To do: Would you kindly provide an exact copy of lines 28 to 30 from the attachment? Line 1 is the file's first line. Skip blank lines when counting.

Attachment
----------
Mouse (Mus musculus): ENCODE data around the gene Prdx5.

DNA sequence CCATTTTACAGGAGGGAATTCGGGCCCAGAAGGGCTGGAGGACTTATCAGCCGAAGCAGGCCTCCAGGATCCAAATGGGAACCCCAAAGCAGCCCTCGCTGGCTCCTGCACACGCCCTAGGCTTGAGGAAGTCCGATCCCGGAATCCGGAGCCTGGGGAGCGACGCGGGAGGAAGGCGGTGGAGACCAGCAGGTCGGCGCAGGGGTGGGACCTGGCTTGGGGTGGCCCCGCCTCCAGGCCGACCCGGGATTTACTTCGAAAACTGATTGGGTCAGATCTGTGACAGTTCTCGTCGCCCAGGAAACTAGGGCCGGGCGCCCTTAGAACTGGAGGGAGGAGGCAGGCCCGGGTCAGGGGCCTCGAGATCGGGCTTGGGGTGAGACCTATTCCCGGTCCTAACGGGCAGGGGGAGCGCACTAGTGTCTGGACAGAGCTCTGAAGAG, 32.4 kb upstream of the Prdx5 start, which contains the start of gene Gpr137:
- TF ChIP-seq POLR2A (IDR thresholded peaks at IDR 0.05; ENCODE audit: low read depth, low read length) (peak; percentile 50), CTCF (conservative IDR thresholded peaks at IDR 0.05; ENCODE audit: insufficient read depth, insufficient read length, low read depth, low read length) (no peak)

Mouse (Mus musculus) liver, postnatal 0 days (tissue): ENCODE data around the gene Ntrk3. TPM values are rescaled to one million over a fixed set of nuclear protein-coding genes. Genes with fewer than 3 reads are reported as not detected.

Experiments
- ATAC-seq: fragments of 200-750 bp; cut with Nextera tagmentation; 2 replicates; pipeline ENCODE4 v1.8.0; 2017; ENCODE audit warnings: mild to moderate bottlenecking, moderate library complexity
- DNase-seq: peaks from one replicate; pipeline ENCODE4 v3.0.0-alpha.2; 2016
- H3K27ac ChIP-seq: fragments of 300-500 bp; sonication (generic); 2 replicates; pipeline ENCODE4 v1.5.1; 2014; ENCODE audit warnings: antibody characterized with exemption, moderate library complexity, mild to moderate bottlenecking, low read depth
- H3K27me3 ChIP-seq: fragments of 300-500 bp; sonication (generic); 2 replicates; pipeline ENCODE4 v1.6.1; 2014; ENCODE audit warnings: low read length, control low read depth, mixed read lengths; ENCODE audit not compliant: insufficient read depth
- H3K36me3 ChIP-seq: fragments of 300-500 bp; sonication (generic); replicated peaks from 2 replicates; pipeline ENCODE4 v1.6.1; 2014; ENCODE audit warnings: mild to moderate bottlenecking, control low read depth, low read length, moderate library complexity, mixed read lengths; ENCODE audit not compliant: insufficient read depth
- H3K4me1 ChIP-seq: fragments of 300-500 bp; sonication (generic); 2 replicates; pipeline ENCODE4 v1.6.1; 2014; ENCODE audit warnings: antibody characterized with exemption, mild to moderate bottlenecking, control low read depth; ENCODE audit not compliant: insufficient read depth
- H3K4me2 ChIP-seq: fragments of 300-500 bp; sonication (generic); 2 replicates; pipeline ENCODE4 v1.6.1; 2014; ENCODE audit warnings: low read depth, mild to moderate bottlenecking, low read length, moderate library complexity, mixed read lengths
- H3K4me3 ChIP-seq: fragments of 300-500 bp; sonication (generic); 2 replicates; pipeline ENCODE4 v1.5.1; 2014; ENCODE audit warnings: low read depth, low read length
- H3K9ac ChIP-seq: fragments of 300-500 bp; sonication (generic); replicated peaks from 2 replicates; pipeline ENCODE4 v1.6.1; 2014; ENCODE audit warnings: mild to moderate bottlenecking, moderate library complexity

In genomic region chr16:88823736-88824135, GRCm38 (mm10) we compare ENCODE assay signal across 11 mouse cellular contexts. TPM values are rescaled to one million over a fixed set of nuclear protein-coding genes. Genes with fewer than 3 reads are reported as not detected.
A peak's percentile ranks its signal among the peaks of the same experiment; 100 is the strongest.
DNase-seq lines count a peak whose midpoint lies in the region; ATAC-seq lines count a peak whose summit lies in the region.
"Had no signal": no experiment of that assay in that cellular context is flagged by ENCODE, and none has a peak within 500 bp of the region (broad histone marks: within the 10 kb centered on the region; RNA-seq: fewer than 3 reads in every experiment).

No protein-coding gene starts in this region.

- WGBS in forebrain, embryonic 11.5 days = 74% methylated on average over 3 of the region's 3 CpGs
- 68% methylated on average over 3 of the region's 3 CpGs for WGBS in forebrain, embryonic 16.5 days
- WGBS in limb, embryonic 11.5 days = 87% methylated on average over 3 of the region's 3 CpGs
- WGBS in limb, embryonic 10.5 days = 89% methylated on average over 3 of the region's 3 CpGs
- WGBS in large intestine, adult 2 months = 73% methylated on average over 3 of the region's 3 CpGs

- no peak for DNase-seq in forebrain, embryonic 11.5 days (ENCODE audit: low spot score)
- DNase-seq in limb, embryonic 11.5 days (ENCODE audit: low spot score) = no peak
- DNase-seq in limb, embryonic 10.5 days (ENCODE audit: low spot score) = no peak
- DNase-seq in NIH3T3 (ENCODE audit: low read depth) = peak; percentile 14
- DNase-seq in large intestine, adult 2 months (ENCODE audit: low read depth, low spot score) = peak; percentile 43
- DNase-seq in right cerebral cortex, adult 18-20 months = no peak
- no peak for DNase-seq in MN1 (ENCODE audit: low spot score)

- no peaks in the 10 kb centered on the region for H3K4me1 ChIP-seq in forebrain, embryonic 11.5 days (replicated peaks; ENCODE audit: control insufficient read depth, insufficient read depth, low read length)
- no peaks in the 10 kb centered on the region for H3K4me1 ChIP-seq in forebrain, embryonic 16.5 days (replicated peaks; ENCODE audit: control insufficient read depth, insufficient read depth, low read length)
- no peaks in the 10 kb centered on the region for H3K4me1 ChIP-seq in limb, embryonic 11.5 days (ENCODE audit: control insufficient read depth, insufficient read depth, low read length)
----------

- DNase-seq in NIH3T3 (ENCODE audit: low read depth) = peak; percentile 14
- DNase-seq in large intestine, adult 2 months (ENCODE audit: low read depth, low spot score) = peak; percentile 43
- DNase-seq in right cerebral cortex, adult 18-20 months = no peak